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It’s a tough time to be young. The legacy of COVID-19 is likely to be felt particularly acutely by those just starting out in their careers, who have had vastly reduced opportunities to build work experience. They now also face a huge amount of competition for roles from those who are newly unemployed or in work that’s now unstable.

While the universities sector can’t do much about the way the economy or jobs market is at the moment, there are steps to take and considerations to keep in mind that could see careers services teams support students and recent graduates even more effectively than they already do – particularly as much of the application process remains online-only.

Fairer careers fairs

Careers fairs have gone almost entirely digital in the past year in response to the pandemic. But what started as a necessary response to keep things going has potential to really improve the process. In person fairs require employers to travel to campus. The financial and time requirement force employers to scope their recruitment efforts to the institutions they perceived as having a large population of relevant talent. The further afield or lesser known the university, the less likely employers would be willing to travel there. Virtual fairs, with their ability to connect from anywhere in the world, introduce a new paradigm in access. 

Currently, many virtual fairs consist of text-based chat, virtual booths, PDF brochures, and webinars – all of which have done a decent job of keeping things moving along. These fairs range in overall experience, but employers and universities alike report one key element is missing. From a student perspective it’s seen as serendipity. A casual glance toward an unknown employer, a warm smile and a hello from a recruiter at the stand that turns into a lovely conversation and an interview.  From a recruiter perspective, this is how the best teams are trained in the art of proactive recruitment and why in person fairs have been so effective.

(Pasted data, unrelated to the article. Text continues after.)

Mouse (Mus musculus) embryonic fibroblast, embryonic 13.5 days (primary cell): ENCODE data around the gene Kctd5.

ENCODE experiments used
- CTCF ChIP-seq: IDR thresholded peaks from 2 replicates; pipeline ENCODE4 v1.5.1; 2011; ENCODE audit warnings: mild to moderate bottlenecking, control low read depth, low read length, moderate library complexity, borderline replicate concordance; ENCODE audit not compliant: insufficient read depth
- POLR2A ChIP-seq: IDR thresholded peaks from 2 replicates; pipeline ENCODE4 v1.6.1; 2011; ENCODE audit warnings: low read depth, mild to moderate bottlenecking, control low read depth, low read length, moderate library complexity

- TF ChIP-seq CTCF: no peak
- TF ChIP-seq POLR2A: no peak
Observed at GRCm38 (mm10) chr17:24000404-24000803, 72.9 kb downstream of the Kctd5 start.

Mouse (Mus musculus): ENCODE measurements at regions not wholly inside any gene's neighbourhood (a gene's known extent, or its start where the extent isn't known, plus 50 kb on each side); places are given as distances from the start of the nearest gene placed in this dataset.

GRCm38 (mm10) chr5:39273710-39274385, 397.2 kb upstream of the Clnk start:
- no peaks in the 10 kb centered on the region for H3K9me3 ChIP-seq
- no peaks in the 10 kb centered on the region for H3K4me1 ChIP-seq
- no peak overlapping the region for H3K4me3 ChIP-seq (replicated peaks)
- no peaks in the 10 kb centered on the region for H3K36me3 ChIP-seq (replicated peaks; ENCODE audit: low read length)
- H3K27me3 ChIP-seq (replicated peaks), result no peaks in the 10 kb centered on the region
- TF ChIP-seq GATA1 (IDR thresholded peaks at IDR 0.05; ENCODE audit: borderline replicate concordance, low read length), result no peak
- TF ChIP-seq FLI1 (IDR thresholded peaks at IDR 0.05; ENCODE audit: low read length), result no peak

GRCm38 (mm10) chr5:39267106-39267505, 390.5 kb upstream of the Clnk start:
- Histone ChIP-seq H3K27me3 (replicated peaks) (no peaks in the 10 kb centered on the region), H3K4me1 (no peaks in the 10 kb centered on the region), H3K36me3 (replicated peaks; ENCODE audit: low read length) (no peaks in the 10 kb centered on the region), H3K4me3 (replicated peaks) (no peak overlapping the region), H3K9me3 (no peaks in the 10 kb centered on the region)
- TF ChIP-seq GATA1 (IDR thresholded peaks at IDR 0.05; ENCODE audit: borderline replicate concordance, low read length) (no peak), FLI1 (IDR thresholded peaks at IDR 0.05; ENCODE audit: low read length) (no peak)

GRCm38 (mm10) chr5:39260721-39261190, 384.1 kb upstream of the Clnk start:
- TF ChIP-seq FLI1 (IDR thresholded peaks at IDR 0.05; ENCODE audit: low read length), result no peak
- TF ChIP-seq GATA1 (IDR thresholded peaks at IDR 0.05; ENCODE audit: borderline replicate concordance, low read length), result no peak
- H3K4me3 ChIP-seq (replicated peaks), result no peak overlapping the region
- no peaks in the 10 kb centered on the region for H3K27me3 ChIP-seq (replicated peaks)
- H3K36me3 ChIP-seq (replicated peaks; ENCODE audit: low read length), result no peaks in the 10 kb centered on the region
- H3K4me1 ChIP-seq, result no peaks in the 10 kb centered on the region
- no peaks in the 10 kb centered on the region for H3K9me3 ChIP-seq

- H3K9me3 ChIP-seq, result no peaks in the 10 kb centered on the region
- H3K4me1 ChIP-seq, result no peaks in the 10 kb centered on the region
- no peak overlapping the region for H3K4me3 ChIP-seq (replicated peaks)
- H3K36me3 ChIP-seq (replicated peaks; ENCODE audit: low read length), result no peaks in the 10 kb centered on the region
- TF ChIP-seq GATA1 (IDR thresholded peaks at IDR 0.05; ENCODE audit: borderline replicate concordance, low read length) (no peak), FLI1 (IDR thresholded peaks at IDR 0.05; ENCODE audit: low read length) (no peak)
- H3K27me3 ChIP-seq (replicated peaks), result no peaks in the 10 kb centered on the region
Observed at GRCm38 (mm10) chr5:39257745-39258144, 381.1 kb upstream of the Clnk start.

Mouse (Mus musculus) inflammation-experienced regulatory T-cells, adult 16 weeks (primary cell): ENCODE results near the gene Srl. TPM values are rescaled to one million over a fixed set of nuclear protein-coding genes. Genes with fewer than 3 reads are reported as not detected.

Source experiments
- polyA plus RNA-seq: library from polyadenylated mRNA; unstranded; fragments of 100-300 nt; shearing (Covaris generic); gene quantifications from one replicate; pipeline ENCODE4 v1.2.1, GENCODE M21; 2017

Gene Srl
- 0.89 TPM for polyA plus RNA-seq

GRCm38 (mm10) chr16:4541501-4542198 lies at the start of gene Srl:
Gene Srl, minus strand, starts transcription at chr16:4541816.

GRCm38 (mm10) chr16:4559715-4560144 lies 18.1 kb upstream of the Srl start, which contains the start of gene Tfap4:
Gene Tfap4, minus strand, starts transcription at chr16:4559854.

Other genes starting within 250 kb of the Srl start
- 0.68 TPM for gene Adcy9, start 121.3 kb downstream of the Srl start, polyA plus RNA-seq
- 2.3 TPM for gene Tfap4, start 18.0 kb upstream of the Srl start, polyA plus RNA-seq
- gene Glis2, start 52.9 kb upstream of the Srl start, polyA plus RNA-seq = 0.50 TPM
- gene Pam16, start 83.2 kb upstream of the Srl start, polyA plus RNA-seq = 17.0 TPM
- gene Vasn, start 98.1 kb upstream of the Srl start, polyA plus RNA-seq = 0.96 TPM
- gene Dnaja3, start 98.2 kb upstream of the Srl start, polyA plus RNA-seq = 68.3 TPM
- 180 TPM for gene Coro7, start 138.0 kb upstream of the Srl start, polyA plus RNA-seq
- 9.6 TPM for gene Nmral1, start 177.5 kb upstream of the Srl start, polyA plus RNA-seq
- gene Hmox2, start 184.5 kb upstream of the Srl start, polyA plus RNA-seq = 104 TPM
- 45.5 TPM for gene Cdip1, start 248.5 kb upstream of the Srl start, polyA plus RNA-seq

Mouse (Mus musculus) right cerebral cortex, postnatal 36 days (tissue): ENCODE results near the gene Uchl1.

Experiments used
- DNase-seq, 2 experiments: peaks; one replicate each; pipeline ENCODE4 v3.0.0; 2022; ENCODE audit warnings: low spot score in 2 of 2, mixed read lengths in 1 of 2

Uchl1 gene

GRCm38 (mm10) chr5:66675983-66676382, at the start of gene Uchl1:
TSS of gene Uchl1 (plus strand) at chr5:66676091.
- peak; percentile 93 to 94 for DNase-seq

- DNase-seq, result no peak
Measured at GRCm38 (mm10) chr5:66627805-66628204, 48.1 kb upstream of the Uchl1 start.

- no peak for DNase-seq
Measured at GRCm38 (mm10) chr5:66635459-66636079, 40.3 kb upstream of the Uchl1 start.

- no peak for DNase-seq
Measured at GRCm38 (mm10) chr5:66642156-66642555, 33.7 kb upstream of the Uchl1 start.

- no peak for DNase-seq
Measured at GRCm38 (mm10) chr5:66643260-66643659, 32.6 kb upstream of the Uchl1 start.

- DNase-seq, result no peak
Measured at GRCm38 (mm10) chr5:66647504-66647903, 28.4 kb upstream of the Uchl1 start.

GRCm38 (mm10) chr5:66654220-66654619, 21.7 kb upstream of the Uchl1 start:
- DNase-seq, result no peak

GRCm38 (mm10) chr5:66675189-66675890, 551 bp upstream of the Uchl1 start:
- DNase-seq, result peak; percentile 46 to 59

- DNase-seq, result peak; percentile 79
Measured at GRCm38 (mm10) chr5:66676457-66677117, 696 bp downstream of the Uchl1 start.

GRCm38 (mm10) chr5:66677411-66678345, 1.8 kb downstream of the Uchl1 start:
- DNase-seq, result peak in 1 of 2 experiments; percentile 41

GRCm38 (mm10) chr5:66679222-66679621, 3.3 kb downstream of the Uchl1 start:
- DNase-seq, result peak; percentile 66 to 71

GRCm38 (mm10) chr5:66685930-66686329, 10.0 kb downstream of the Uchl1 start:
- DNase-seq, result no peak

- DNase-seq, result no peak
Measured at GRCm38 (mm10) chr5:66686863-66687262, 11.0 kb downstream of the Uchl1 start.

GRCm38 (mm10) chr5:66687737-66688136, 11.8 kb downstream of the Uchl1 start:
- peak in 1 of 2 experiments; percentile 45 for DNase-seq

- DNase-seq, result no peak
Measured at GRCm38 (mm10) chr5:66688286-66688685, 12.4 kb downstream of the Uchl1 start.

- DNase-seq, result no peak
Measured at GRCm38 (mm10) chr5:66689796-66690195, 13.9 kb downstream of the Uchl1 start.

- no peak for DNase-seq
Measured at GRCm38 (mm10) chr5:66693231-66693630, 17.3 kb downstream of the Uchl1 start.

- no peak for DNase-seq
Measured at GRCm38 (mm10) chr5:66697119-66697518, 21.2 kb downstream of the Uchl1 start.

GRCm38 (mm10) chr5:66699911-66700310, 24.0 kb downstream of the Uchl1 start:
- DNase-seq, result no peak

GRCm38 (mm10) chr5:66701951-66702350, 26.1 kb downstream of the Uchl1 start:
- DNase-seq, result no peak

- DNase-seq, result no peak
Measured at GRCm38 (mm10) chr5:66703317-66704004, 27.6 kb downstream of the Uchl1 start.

Virtual career fairs have the potential to create a more equitable playing field for employers, students, and universities alike. To realise this potential, the sector must focus on creating new avenues for proactive recruitment and serendipity. 

Technology dictates access

But virtual careers fairs are only one part of the effort to create better Early Careers Networks between students and employers. Improved access for digitally disadvantaged students needs to be taken into consideration when helping them build their career prospects.

Much of the legacy technology used in university careers centres has failed to evolve along with changing needs, in some cases actually creating barriers rather than facilitating connections. Disadvantaged students from working class backgrounds, who are already less likely to have digital professional networks consisting of family, friends and prestigious schools, will have struggled more to engage with careers centres during the pandemic.